In 2015 the StreamWatch Group recommenced water quality testing on the site, with good results. But one question remained – would the bugs come back?

Over the years more of the deposited sand was transported downstream, and by 2018 the creek was starting to resemble its former healthy condition, displaying a few deep pools, some good natural habitat of logs and other fallen timber, and a layer of decayed leaf litter along the banks and channel (Image 2).

In May, 2019, the StreamWatch volunteers tested for bug life in the water. And we got them! Mayfly nymphs, which are very sensitive to pollution, so that was pleasing, and also damselfly nymphs, dragonfly nymphs, boatmen and water treaders, and crayfish and tadpoles.

Amy explained the re-colonisation process: “Insects probably hatched at the site from eggs laid by adults that decided your pools were suitable; adults that possibly came from further downstream on Lawson Creek. Your large crayfish may have been there all along despite the sedimentation, or may have moved overland from a pool downstream or a nearby creek.”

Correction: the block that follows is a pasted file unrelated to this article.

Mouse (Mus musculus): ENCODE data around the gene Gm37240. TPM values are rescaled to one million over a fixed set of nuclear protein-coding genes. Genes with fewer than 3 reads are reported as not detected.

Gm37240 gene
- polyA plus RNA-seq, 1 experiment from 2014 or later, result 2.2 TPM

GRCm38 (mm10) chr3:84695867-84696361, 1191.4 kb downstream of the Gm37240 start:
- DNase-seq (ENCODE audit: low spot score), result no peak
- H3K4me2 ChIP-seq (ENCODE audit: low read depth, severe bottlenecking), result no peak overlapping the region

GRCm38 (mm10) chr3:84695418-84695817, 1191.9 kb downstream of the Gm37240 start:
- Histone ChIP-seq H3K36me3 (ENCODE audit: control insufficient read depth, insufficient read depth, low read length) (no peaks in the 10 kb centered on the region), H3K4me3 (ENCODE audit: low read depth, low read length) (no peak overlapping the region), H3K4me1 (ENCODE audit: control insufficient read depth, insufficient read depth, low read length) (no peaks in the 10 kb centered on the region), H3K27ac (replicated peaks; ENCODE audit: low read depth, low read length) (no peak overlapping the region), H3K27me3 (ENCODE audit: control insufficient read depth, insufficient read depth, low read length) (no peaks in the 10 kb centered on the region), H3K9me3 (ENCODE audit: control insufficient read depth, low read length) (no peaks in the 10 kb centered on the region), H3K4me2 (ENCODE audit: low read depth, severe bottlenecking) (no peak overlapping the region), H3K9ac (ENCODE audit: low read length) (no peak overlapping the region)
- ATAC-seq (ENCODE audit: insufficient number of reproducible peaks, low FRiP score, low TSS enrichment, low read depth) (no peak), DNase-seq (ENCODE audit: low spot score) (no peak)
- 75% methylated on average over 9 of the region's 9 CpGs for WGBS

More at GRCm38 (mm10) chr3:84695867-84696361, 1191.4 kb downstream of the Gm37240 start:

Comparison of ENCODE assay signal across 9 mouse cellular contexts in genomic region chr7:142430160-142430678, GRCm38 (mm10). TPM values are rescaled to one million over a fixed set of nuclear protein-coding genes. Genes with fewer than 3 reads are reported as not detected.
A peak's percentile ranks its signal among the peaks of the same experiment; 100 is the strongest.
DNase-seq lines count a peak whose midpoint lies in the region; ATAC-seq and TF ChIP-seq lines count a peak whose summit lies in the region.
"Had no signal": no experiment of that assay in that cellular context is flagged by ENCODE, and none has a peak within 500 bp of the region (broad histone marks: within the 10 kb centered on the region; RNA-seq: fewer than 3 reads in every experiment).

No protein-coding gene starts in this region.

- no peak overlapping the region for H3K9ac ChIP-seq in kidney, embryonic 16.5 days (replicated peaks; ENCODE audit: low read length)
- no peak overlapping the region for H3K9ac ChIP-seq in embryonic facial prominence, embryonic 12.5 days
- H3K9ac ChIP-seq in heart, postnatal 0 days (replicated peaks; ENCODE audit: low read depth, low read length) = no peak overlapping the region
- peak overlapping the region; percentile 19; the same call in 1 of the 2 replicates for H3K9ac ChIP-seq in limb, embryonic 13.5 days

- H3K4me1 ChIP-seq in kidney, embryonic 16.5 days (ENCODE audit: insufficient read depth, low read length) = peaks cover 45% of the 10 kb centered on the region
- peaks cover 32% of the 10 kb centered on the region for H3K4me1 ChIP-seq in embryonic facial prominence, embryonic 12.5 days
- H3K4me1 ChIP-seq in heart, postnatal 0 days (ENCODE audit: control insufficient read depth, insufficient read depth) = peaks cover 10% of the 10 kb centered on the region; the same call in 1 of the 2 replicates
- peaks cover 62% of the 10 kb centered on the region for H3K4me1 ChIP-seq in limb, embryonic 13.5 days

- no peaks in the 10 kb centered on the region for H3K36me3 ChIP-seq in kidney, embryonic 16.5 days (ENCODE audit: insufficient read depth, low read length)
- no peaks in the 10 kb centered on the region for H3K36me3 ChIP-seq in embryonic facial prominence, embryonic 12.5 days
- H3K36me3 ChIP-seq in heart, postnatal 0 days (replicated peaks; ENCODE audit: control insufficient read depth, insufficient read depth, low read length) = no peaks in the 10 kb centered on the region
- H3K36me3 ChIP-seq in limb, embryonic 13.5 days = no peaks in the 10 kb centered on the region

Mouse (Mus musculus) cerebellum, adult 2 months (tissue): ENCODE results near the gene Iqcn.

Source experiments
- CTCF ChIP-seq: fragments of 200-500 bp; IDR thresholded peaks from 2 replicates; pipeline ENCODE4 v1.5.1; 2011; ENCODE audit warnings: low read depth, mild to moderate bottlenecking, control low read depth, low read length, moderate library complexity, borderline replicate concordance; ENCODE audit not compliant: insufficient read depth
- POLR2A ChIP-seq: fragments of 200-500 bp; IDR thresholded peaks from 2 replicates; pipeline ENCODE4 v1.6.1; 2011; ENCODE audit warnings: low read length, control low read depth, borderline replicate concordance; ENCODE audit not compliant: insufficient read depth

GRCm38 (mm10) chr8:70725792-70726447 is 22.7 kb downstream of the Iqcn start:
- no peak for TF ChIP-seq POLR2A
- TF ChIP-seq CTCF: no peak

What if there had been a wall of weeds, such as privet or blackberry, and not natural bushland, along the creek? It is quite likely that the damage may not even have been noticed, and that the weeds would have colonised most or even all of the silted creek. Bushcare makes a difference, in lots of different ways.

Further information and illustrations: https://southlawsonpark.bushcarebluemountains.org.au/lawson-creek/

Bushcare Update – Making a Difference!!

By Sandy Benson (Bushcare Team Leader)

Sometimes it seems as though the world’s environmental problems are so large it’s overwhelming, we feel like “am I doing enough?” or “what is the point?” It seems that no matter how many reusable shopping bags we use it pales by comparison to the impact of global issues like climate change.

However, the world has come together before to solve global environmental problems, like the hole in the ozone layer. We tackled that issue globally, by coming together to develop a set of rules that eliminated the source of the problem.